NEW YORK – The New York state Attorney General’s Office has requested information from 13 major retail chains about “on-call” systems that require employees to be available to work on very short notice but with no guarantee they will actually receive the scheduled hours.
Among the companies receiving former enquiries from Attorney General Eric Schneiderman are Target Corp., Gap Inc, Sears Holdings and Burlington Coat Factory, The Wall Street Journal reported Monday.
The practice usually requires an employee to check-in prior to his or her scheduled shift and receive instructions about whether or not to report for work.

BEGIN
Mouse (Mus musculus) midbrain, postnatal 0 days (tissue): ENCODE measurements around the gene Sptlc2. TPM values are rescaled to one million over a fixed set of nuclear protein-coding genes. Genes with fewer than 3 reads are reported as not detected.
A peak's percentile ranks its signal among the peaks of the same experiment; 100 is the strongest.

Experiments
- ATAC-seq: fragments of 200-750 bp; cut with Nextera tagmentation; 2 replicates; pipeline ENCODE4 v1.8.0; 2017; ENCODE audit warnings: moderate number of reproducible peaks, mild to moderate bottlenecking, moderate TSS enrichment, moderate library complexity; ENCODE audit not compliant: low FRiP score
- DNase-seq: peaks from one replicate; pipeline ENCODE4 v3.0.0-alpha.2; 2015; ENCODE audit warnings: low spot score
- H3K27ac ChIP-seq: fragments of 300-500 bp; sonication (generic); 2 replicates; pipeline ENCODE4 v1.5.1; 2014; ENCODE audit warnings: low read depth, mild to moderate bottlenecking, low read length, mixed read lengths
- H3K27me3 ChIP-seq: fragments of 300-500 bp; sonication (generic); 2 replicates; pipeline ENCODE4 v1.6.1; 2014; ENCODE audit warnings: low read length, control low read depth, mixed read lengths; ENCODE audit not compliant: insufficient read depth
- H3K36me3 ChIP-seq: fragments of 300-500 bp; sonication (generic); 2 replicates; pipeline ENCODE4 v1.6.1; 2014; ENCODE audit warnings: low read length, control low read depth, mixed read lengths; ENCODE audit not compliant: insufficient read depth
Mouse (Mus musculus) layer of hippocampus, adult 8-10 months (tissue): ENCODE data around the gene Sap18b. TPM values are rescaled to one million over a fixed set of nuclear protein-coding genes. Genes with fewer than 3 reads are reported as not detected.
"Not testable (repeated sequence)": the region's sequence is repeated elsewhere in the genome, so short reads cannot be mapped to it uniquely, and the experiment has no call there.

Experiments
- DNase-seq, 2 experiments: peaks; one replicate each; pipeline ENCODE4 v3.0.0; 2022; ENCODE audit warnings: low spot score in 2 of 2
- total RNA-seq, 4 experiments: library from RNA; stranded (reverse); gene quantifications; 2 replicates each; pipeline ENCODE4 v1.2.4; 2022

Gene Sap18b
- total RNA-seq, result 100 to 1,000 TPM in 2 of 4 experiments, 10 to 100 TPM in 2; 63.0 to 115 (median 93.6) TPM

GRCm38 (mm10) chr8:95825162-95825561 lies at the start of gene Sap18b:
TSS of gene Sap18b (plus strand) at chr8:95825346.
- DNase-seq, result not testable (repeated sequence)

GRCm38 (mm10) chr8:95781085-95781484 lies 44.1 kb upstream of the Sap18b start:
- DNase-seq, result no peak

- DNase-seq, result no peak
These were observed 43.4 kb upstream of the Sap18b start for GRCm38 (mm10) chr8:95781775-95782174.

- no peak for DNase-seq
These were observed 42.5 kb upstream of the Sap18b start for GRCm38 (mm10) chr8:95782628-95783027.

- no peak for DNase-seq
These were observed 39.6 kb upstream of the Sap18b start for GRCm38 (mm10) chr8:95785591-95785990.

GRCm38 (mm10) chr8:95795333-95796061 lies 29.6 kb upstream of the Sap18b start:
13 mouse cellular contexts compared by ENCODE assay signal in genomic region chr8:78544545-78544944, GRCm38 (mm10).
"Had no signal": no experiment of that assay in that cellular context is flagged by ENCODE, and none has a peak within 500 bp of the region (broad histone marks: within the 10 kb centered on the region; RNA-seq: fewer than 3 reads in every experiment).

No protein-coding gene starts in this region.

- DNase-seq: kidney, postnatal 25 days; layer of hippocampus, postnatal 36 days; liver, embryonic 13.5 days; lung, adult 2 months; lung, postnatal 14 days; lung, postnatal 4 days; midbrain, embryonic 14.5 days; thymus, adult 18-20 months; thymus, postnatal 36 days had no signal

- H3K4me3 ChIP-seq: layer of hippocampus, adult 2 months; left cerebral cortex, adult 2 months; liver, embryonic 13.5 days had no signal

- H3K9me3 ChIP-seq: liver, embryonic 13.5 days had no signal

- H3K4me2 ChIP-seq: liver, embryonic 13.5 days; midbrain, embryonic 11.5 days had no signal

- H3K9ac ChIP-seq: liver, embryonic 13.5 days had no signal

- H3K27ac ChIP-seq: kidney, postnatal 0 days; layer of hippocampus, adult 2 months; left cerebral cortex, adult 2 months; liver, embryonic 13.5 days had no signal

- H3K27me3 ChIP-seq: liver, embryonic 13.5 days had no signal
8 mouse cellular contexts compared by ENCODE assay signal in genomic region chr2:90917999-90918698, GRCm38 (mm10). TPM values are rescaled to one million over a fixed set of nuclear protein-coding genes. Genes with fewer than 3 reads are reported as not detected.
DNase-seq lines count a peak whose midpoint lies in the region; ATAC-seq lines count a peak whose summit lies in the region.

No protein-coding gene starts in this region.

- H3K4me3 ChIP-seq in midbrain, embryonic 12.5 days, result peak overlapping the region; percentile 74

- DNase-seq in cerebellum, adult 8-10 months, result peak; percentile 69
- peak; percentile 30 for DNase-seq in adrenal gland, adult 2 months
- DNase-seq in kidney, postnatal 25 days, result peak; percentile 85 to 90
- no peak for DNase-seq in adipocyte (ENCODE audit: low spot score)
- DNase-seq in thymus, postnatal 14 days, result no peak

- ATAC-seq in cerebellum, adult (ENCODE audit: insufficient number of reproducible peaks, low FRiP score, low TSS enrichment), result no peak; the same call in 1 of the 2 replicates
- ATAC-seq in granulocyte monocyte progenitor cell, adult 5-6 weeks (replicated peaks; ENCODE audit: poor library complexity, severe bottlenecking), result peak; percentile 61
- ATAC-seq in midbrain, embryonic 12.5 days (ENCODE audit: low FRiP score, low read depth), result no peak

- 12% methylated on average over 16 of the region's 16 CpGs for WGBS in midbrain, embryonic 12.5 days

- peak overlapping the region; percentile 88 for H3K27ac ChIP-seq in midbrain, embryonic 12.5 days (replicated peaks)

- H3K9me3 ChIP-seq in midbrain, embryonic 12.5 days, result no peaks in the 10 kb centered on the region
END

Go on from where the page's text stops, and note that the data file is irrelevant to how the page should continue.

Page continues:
In some cases, employers use software programs to plan their schedules according to daily and even hourly data on sales.
New York labor laws, the Journal noted, provide that an employee scheduled to work on a given day must be paid at least four hours at the minimum salary level even if he or she is sent home because business is slow.
An on-call system leaves “too little time to make arrangements for family needs, let alone to find an alternative source of income to compensate for the lost pay” if the employee is told not to come in, Schneiderman said in his letter to the retailers.